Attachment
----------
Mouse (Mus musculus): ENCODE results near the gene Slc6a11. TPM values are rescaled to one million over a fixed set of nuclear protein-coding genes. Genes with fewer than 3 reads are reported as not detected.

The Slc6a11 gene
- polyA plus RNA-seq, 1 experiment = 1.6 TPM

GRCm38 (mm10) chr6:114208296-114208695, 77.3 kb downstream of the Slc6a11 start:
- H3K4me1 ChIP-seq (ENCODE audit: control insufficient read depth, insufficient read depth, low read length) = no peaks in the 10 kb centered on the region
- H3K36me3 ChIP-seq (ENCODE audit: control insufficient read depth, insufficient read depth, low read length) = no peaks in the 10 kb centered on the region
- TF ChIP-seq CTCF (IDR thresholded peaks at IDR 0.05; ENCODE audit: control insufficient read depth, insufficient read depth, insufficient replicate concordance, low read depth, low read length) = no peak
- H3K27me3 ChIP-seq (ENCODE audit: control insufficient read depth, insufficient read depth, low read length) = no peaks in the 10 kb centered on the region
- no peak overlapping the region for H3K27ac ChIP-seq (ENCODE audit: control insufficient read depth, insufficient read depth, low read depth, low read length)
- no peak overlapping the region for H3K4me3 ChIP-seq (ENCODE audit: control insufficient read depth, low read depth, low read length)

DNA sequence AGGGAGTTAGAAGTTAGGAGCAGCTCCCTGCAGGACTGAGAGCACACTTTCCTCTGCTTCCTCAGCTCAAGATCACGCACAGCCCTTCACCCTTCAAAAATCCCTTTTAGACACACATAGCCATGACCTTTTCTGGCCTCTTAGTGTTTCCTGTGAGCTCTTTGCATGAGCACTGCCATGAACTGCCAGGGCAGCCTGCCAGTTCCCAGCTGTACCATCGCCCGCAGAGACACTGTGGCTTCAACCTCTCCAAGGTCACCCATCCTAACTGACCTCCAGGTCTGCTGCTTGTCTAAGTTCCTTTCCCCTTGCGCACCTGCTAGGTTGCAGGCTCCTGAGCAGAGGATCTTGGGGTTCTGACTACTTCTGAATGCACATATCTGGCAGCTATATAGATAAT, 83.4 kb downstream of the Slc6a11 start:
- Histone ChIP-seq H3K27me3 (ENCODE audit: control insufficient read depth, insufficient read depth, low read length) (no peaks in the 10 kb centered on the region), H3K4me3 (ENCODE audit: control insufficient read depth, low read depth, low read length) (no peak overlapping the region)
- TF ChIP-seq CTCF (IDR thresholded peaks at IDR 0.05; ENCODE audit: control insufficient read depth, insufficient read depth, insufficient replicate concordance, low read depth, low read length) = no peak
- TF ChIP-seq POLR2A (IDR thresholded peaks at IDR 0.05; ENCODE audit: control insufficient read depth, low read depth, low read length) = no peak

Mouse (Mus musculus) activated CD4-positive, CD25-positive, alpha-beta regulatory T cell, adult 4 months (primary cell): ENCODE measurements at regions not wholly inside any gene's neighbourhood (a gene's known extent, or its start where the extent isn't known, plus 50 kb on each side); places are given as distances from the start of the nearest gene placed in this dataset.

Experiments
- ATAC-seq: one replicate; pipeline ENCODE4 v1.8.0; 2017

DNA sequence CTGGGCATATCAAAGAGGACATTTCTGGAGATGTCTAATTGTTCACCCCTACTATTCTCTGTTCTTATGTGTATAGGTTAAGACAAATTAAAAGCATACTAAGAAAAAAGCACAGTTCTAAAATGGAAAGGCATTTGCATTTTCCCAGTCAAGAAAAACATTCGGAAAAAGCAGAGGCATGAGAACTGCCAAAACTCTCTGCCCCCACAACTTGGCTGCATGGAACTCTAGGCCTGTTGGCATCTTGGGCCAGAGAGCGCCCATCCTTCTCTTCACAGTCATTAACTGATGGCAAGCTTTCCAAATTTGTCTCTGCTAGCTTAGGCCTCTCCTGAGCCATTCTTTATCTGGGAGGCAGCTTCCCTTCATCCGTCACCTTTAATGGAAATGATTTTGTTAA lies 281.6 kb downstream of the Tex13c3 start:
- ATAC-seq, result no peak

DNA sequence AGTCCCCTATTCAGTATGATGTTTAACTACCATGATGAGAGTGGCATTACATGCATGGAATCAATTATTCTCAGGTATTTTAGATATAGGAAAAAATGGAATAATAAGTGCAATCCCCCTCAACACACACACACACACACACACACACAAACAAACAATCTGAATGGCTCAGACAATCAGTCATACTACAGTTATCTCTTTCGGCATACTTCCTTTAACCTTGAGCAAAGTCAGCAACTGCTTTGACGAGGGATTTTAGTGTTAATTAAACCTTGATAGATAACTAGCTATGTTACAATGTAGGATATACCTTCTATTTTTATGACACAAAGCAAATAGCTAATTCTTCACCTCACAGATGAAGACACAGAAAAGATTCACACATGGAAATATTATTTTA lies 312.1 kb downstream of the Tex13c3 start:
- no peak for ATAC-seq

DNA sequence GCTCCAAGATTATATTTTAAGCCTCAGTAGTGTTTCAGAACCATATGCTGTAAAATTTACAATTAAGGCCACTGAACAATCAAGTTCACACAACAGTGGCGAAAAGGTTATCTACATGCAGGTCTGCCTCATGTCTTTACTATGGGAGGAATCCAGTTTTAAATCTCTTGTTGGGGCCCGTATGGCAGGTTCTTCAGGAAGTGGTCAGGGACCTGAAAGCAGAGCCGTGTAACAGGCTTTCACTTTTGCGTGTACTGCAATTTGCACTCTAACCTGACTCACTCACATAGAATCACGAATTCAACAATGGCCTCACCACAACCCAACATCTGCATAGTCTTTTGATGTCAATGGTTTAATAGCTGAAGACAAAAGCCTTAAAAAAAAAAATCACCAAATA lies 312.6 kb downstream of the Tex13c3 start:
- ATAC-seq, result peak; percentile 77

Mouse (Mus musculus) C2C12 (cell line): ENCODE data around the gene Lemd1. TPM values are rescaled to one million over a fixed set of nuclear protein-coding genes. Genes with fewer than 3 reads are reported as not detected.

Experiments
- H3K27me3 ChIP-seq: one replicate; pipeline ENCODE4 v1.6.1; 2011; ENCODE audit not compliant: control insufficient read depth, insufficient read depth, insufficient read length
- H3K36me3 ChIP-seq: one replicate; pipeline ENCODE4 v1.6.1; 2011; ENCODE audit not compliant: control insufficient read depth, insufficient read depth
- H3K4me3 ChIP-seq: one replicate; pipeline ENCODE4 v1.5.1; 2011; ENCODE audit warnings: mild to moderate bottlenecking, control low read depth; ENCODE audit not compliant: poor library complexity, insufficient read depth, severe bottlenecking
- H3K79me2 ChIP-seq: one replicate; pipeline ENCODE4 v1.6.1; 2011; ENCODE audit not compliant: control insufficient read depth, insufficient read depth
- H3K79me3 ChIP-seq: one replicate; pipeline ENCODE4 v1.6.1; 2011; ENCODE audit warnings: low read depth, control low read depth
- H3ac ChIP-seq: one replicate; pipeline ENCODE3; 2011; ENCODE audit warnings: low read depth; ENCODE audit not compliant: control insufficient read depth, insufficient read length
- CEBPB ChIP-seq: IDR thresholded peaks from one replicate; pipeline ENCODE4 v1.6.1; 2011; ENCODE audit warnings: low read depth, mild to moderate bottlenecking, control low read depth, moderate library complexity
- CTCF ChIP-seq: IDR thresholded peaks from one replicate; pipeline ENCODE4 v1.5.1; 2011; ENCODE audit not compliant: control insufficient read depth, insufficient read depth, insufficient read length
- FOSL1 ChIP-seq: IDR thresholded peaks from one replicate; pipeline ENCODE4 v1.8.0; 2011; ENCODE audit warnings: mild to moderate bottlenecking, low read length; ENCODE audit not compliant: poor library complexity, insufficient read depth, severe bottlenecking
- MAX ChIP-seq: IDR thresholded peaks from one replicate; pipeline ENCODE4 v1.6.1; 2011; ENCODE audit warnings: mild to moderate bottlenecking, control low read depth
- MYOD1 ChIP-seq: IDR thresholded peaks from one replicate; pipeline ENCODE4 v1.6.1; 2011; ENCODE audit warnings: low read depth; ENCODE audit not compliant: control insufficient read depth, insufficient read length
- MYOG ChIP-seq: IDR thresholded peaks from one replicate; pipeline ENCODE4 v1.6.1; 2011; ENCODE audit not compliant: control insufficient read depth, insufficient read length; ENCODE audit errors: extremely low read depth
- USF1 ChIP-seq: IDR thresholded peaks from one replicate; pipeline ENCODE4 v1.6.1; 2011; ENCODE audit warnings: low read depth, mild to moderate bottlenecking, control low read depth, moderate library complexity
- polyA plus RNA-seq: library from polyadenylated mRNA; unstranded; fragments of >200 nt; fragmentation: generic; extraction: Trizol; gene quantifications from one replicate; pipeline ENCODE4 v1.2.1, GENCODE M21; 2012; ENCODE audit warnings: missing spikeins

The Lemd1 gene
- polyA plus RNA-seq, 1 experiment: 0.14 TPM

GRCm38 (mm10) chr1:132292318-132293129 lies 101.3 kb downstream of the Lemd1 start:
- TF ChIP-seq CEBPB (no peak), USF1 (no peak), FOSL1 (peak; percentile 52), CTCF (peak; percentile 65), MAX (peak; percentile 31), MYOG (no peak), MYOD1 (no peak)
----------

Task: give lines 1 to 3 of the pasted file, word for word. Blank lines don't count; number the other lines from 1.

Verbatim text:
Mouse (Mus musculus): ENCODE results near the gene Slc6a11. TPM values are rescaled to one million over a fixed set of nuclear protein-coding genes. Genes with fewer than 3 reads are reported as not detected.

The Slc6a11 gene
- polyA plus RNA-seq, 1 experiment = 1.6 TPM